Keep dynamics constant. No louder than mf and try often to play them p with a good full sound. Think about getting maximum response from the lips.

These exercises really work, but you must do them as written. Don’t pick at them, either do them or don’t bother.


A favourite flexibility exercise of mine.

Initially very slow ensure all the notes speak evenly, BEFORE you try to speed them up. A good mf dynamic if fine.

Reduce facial movement as much as possible.

Keep the head still

Good quality long notes.

Make sure the low notes are always as clear as the others

SLOW and ACCURATE first. You’ll be wasting time if its not all perfect

Clear precise tonguing is essential, there are many exercises you can do before attempting this one, look at the Remington studies elsewhere in this little book.

Then use a metronome….NO faster than 100, its easier faster.

Keep the fingers positive and relaxed all the time

Read ahead

No fuzzy low tones

Practice all the difficult bars separately

Reduce facial movement in the extreme bars


Lip Slurs – sit ups for your face, but don’t force them. Be patient , aggressive practice defeats the reason you’re doing them in the first place. Think !!!

More air for the high tones – support with the diaphragm all the time and particularly in the high register. Preserve aperture shape. Allow small tongue position flexibility , AW, AH OO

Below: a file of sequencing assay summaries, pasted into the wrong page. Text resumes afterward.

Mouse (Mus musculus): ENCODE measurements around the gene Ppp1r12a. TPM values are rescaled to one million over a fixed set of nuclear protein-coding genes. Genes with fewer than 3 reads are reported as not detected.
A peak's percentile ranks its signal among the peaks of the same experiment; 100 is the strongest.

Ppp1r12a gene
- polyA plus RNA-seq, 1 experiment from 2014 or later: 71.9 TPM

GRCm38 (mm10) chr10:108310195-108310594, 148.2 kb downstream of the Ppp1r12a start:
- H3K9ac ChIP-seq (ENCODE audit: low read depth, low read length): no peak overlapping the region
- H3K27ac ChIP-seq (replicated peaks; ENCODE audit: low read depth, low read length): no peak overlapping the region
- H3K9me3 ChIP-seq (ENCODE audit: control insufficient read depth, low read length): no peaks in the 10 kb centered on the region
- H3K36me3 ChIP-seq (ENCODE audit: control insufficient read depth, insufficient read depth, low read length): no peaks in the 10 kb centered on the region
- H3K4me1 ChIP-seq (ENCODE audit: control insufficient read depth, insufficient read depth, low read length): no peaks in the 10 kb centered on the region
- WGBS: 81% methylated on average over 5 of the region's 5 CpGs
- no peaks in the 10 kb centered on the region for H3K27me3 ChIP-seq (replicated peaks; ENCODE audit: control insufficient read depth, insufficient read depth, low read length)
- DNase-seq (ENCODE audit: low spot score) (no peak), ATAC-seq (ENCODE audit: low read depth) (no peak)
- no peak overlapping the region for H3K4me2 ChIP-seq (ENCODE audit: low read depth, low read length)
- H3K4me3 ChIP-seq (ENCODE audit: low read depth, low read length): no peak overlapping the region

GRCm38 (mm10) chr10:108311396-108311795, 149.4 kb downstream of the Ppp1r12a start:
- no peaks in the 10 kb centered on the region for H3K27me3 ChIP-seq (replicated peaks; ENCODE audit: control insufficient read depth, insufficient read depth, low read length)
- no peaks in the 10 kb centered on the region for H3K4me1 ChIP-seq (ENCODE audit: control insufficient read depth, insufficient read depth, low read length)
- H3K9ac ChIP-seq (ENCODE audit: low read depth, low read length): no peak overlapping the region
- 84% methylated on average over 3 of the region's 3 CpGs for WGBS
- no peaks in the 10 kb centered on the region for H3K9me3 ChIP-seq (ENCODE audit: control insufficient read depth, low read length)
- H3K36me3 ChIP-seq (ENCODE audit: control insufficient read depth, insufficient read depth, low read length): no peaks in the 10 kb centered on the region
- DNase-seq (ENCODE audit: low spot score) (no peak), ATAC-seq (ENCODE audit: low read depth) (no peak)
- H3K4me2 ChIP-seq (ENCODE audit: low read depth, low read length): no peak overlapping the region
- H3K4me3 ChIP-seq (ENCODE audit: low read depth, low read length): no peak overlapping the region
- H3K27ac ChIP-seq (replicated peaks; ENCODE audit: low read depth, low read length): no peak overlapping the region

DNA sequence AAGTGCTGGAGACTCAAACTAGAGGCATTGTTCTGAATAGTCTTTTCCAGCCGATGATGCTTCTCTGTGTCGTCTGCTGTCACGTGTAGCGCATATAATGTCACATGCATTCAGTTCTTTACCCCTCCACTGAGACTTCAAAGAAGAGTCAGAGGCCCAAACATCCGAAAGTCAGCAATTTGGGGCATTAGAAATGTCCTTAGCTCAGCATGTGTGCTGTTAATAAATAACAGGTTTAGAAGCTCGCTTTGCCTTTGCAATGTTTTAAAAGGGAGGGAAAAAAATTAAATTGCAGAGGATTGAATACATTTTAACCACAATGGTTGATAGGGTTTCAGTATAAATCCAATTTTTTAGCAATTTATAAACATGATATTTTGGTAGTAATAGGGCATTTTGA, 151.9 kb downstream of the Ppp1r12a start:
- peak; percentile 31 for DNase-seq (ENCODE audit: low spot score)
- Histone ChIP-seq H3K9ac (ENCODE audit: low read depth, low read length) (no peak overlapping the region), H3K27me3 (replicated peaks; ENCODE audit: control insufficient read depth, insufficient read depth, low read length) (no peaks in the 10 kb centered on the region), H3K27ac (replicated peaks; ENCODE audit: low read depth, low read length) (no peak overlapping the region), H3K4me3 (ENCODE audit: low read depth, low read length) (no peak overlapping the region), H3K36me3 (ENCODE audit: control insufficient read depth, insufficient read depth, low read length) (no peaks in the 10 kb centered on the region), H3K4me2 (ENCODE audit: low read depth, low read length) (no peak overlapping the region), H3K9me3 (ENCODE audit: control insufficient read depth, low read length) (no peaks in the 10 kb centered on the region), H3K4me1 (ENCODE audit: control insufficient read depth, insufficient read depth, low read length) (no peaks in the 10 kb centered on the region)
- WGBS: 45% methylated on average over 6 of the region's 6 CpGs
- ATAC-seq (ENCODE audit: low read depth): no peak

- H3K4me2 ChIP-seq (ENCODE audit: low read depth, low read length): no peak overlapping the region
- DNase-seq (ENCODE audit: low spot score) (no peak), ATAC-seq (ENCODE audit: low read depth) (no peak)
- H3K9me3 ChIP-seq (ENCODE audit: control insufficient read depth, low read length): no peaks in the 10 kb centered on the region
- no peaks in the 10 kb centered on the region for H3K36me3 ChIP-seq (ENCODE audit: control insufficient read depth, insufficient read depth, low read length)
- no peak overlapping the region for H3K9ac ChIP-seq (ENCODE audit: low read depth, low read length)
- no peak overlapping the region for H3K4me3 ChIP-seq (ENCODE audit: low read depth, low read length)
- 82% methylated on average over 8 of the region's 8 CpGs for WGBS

Tonguing Pt. 2 – Just one example here of a variety of approaches that are needed


Practice some of the bars separately KKKKKKKK etc

Make the transitions smooth. Start with a metronome mark of about 72

Take a huge breath before you start so that air flow does not become a problem and confuse the issue still further. Separate the notes


Repeat the exercise about 5 times for maximum effect , at slightly increasing speeds


Breath Control

1000’s of exercises for this, here is just one

4 bar phrasing, tempo about 72.

Good tuning is absolutely essential, use a tuning machine often

Make breaths feel easy not gasped !!

Keep the throat open all the time

No accents, even when playing f and             ff. OK?

Sometimes use no vib at all , at other times try a nice warm lyrical approach. Be flexible with your application/use of vib.  One sound all the time is so dull.


Controlling nerves by David Bremner

One of the most frequently asked questions I get asked is “how do I control my nerves?” Well, the great thing about us human beings is that we are all completely different. What might stress me out, might not stress you out, and how nerves affect me, might not affect you. So, there is no gospel according to nerves, but there are a few ways that we can help keep them under control.
Firstly, nerves are not completely bad! Ok, so they might make you a little dry, and uncomfortable, but you have to think positively about nerves. If you turned up and had no excitement or nervous energy, you would be flat as a pancake. Nerves help you stay focussed, and they can give you the edge you need to perform well. So, work with your nerves, they can really benefit you.